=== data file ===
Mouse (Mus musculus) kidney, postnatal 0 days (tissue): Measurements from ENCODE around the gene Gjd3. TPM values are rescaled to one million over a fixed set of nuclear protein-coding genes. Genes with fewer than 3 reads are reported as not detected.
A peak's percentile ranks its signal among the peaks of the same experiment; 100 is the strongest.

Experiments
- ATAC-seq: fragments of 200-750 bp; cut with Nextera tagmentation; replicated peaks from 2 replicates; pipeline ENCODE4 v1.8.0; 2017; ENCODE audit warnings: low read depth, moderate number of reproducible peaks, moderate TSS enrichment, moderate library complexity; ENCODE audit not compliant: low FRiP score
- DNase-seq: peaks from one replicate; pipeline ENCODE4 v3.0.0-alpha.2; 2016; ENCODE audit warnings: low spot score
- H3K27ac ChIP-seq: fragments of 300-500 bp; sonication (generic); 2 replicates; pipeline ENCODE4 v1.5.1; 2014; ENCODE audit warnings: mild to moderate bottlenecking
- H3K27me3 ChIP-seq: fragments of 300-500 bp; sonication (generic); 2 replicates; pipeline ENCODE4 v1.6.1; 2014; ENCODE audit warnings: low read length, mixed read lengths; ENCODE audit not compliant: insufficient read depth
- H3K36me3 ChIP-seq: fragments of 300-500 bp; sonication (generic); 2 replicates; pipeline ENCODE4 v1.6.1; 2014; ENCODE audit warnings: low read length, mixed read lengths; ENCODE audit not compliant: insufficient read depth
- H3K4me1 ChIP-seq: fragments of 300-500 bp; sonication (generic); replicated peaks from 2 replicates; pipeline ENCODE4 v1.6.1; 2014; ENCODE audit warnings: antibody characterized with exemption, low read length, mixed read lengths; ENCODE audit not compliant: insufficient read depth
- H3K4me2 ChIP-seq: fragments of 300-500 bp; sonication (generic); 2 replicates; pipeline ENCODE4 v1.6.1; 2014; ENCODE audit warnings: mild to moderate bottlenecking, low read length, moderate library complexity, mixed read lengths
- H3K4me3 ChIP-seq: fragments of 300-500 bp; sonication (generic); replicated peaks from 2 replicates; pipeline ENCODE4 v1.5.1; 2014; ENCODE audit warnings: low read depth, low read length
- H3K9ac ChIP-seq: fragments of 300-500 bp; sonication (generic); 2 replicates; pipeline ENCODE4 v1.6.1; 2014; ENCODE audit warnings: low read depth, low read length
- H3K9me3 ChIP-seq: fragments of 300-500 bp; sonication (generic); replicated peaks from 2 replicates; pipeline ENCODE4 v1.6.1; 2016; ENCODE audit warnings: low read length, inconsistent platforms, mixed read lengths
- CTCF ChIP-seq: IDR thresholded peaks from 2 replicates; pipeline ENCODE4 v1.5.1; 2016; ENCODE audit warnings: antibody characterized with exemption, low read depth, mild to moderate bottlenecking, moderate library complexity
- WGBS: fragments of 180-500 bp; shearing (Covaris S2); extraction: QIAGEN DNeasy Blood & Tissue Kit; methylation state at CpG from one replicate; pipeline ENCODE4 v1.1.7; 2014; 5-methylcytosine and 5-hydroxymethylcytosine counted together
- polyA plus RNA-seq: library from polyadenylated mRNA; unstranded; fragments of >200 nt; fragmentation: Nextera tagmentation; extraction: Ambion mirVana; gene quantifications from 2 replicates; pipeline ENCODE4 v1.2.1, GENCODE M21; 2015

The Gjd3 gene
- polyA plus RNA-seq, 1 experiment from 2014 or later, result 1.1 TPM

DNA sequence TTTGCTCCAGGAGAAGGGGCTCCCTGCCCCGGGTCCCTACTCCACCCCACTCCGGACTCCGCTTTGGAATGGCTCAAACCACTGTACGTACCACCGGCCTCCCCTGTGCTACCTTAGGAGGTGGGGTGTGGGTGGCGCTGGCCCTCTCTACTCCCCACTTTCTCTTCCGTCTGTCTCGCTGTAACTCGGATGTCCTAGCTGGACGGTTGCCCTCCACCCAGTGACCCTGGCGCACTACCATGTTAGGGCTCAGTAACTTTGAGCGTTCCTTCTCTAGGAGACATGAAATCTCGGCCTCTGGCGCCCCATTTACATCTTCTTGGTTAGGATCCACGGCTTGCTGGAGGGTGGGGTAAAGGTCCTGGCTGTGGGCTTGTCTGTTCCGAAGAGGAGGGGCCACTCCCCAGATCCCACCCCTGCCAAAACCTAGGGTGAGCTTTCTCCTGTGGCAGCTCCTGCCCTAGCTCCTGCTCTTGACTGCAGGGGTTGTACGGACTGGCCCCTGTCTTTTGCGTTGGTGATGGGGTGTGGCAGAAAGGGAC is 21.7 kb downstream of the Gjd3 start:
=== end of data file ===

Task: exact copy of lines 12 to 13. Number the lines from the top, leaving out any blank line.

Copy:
- H3K9ac ChIP-seq: fragments of 300-500 bp; sonication (generic); 2 replicates; pipeline ENCODE4 v1.6.1; 2014; ENCODE audit warnings: low read depth, low read length
- H3K9me3 ChIP-seq: fragments of 300-500 bp; sonication (generic); replicated peaks from 2 replicates; pipeline ENCODE4 v1.6.1; 2016; ENCODE audit warnings: low read length, inconsistent platforms, mixed read lengths